Target Corp.’s lackluster sales and its plans to spend $7 billion over the next few years on a reinvention of sorts has Wall Street preparing for an uphill financial battle.
This story first appeared in the March 2, 2017 issue of WWD. Subscribe Today.
Fitch Ratings affirmed its “A-” rating for the megaretailer, but revised its outlook to negative from positive given Target’s 42.7 percent decline in fourth-quarter net earnings and a 4.3 percent dip in sales.
The financial agency said the revision “acknowledges the accelerated impact of changes in consumer shopping preferences on Target’s near-term results” as well as the “significant investments” the retailer is looking to make with the aim of regaining market share Fitch said has been taken by “online and discount peers.”
“Fitch has reduced confidence in Target’s ability to maintain or grow market share over the long run, given online encroachment in many of its categories and Target’s pricing perception at the upper end of the discount sector,” the firm said.
Fitch added that a rating downgrade is possible if Target “does not exhibit signs of comp stabilization” by the latter half of 2018.
On the other hand, the agency said a rating upgrade was in the cards should the retailer “gain traction on its strategic initiatives,” namely in the form of sustained growth in comp sales of at least 2 percent and stability in its debt position.
Fitch also noted that Target has a strong liquidity position, with cash at the end of January totaling $2.5 billion and an unsecured credit facility for another $2.5 billion that expires in 2021.
After announcing fourth-quarter and full-year financial results that show earnings down 18.6 percent over 2016 to $2.74 billion on a 5.4 percent drop in sales to $20.6 billion, Target said it’s looking to make some big, expensive changes.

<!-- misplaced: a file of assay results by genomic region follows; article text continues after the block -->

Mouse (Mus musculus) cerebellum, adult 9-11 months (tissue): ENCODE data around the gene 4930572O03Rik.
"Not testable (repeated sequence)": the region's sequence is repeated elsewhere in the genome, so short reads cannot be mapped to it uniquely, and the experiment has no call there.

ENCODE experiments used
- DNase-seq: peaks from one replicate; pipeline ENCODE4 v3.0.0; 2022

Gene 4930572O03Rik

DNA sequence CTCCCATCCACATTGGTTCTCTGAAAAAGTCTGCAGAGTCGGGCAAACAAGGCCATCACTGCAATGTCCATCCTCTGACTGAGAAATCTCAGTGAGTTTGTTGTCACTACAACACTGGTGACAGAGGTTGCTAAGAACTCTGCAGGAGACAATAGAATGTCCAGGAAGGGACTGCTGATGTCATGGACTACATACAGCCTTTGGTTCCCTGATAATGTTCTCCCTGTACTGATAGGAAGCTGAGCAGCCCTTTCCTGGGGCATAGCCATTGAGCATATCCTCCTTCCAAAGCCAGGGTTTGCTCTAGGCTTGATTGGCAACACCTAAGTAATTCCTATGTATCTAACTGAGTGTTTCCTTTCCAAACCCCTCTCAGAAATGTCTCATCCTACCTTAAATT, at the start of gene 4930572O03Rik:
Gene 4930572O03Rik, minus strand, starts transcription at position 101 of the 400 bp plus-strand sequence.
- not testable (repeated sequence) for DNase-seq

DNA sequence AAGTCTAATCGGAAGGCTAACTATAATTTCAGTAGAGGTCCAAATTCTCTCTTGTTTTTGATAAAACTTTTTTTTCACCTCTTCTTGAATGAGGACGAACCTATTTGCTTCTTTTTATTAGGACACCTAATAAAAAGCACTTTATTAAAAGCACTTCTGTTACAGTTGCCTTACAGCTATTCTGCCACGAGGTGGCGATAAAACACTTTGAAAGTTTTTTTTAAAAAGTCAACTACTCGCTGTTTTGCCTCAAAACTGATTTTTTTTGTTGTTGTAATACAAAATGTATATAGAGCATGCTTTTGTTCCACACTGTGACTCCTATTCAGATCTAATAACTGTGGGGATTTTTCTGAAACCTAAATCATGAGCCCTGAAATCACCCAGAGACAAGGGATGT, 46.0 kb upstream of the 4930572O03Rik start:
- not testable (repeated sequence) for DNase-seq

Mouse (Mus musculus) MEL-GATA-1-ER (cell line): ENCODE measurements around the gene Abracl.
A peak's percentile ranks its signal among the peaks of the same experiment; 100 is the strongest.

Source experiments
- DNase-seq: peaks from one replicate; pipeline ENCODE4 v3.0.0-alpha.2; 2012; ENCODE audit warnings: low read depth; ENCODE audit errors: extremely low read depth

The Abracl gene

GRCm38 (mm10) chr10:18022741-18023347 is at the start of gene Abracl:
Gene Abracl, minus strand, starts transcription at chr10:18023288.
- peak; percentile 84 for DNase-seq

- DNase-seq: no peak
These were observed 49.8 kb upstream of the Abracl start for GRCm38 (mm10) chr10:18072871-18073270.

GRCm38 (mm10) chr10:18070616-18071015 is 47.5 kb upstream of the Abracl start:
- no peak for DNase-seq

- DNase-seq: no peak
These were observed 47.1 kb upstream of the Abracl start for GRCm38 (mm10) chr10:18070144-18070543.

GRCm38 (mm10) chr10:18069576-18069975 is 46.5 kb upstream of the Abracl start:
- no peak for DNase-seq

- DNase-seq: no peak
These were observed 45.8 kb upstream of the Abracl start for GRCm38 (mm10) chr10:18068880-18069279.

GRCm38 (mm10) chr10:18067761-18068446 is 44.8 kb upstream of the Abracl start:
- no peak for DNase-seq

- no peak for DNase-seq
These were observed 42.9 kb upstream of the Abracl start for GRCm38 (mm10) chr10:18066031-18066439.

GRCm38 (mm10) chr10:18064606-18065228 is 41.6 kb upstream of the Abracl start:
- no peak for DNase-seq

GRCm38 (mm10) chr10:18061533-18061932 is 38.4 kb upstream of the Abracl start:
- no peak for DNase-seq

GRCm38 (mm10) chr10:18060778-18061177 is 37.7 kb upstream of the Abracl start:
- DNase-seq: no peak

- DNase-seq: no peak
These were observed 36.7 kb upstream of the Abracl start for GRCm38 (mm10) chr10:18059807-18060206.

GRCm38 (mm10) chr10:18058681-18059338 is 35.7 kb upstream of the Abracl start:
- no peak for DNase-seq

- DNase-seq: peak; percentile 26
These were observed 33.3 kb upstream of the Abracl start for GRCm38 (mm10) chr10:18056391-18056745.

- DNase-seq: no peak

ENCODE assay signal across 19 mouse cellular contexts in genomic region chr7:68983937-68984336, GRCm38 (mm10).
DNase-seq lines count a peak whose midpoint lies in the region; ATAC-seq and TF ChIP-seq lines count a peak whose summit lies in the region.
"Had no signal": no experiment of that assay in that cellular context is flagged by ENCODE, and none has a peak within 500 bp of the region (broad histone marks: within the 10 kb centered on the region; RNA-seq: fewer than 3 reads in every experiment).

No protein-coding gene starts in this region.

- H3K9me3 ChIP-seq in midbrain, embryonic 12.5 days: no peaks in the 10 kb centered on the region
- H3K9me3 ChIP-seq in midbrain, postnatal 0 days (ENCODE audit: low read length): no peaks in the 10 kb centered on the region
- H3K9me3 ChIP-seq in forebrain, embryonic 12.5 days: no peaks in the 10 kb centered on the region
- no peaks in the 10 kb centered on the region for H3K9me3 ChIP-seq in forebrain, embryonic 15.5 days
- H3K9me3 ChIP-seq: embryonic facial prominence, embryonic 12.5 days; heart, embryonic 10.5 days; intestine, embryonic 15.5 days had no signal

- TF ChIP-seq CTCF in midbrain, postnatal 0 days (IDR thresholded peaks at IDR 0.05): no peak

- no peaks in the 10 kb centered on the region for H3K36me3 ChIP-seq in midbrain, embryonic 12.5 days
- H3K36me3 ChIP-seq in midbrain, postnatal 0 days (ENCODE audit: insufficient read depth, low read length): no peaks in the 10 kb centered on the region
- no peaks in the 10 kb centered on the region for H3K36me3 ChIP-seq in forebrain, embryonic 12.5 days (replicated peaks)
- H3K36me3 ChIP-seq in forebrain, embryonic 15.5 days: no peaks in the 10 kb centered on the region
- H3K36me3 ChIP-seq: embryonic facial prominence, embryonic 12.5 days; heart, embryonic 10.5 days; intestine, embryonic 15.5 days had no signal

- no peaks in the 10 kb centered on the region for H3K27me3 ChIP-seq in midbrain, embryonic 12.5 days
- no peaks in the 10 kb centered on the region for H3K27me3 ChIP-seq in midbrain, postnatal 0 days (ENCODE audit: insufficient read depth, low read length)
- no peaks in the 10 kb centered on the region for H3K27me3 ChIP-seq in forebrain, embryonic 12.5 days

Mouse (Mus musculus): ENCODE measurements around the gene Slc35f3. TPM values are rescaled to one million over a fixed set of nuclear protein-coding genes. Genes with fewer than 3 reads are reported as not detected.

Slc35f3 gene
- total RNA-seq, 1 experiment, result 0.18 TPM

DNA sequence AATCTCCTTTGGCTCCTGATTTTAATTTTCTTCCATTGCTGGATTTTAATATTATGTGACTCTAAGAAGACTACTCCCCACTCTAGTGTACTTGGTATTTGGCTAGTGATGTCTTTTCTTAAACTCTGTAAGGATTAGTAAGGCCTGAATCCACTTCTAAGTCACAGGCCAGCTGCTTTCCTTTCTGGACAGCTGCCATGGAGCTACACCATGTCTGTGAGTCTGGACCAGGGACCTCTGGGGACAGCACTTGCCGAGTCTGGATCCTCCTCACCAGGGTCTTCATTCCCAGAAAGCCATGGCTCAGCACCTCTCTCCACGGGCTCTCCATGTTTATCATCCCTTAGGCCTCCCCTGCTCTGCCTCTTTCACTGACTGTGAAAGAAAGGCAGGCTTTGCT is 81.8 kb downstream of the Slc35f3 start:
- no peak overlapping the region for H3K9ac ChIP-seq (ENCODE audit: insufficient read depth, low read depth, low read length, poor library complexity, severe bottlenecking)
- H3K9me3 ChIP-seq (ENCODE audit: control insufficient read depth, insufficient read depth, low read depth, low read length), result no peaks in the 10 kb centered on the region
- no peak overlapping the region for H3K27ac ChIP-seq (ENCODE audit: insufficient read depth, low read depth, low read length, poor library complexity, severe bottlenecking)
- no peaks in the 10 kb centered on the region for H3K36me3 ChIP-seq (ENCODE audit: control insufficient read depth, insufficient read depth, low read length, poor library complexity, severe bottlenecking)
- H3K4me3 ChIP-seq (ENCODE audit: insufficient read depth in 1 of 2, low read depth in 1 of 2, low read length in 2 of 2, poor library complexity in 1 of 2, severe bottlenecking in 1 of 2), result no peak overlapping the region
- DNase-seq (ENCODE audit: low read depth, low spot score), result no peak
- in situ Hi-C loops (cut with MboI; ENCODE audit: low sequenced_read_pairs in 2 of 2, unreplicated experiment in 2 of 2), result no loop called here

The retailer expects to spend $7 billion over the next three years on a capital investment program and sacrifice $1 billion in annual operating profits this year with the aim grow sales faster and capture market share against better-performing rivals like Wal-Mart Stores Inc. and TJ Maxx.
Within those expenditures are plans to renovate more than 600 stores, giving them more space for fashion storytelling and digital connection, Target’s chairman and chief executive officer Brian Cornell said. The company will also launch at least 12 brands over the next two years, mainly in home and fashion categories.
“The consumer told us that some of our brands have gotten a little tired and a little bit old,” Cornell said. “We’ll go from a series of labels to a collection of brands. We now have a portfolio with a lot of labels but very few brands.”
Cornell also told analysts during Tuesday’s annual meeting that Target was “making some headway” so far this year.
“We’re asking shareholders to make an investment to build a strong company for the future,” he said. “Our goal today is to demonstrate that the investments we’re making are the right decisions for the long term.”